Little Green Thumbs: 7 Ways Gardens Are Transforming American Schools

Photo by: stock photo
Increase Kids' Fruit and Vegetable Consumption
By tending and growing their own food, kids learn to love healthier food. The Journal of the American Dietetic Association ... more 
Photo by: stock photo
Increase Kids' Fruit and Vegetable Consumption
By tending and growing their own food, kids learn to love healthier food. The Journal of the American Dietetic Association published a study that found that students involved in a garden-based nutrition education program increased their fruit and vegetable consumption by 2.5 servings per day, more than doubling their overall consumption of fresh produce. The Edible Schoolyard website has excellent resources for food education in American schools.
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Thu, Oct 24, 2013 11:25 AM EDT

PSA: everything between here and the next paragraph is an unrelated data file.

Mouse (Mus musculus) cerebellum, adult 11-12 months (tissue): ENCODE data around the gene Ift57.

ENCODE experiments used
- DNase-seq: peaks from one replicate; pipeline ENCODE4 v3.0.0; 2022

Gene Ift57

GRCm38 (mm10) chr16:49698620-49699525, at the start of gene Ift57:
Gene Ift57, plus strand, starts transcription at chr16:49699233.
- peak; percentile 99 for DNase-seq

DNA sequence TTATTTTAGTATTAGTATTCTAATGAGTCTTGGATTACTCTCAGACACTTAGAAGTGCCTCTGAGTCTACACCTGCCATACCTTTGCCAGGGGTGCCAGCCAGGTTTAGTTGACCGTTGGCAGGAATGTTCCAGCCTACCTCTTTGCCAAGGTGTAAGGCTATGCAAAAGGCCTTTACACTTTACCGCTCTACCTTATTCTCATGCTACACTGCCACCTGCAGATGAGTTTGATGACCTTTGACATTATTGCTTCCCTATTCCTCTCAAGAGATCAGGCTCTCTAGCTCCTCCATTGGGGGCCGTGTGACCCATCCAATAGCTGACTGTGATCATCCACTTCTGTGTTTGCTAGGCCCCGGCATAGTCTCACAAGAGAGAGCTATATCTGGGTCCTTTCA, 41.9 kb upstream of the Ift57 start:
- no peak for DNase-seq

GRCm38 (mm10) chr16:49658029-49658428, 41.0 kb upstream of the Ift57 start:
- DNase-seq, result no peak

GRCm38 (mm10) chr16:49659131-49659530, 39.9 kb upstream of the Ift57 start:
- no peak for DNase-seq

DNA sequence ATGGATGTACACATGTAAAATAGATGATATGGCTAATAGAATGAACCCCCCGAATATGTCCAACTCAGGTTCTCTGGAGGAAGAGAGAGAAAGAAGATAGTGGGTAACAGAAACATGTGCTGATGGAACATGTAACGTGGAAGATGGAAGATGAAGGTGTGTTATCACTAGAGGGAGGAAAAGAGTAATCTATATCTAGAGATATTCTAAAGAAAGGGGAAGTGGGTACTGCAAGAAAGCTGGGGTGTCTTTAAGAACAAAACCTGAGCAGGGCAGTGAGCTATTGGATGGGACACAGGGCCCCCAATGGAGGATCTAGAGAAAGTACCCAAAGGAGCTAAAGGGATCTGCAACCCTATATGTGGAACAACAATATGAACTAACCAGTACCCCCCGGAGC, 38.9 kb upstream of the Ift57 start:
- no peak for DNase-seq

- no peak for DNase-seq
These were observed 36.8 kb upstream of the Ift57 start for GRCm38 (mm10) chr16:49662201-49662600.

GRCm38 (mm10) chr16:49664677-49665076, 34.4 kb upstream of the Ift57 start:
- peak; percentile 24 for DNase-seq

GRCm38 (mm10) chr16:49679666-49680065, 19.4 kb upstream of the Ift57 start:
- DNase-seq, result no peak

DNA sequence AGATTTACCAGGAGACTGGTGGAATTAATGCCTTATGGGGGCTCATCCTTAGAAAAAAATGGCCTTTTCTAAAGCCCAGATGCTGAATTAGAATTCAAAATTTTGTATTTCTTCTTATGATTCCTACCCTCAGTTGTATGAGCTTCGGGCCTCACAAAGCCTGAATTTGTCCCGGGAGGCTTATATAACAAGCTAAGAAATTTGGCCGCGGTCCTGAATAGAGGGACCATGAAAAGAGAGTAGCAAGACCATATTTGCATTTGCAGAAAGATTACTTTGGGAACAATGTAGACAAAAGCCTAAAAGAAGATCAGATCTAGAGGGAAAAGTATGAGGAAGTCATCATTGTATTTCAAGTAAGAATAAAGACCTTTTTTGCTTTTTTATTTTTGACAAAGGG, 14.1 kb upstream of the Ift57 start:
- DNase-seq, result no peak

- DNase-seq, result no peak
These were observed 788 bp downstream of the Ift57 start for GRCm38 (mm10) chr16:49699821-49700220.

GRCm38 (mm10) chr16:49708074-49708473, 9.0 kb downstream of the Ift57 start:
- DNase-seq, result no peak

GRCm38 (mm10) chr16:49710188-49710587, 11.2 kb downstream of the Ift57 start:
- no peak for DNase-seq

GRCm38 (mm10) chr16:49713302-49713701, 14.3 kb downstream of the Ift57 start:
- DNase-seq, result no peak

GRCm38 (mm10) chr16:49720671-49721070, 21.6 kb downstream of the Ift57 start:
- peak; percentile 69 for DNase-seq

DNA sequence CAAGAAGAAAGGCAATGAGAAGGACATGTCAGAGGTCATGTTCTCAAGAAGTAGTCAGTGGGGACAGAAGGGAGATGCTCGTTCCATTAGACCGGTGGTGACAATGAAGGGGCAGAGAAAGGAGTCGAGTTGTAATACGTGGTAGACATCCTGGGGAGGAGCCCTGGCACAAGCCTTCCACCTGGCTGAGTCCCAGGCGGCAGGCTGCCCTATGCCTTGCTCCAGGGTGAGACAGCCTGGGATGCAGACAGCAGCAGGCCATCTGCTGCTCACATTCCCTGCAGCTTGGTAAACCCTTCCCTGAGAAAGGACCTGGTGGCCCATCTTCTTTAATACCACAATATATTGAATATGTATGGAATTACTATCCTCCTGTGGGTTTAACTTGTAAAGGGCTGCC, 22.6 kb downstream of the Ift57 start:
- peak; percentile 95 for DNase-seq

The German term kindergarten translates to "child-garden." It was coined in the early 19th century by education pioneer Friedrich Froebel, who thought of children as figurative flowers to be tended and nurtured. He also educated children in actual gardens, and believed that a connection to nature would help them develop their powers of observation. Now, two centuries later, the movement to integrate gardens and education is on the rise, propelled in large part by Alice Waters' Edible Schoolyard project in Berkeley, California. In the state of California alone there are now more than six thousand gardens at public and private schools; nationwide, there are tens of thousands. Waters describes food gardens as "interactive classrooms" that can improve virtually any area of learning: Kids can count beans and measure plant growth with math teachers, explore a living ecosystem in science class, draw vining snap peas with art instructors, and learn about the history of civilization as they harvest corn. Here are 7 amazing ways gardens are transforming American schools. - By Jeanne Nolan and Amanda Little



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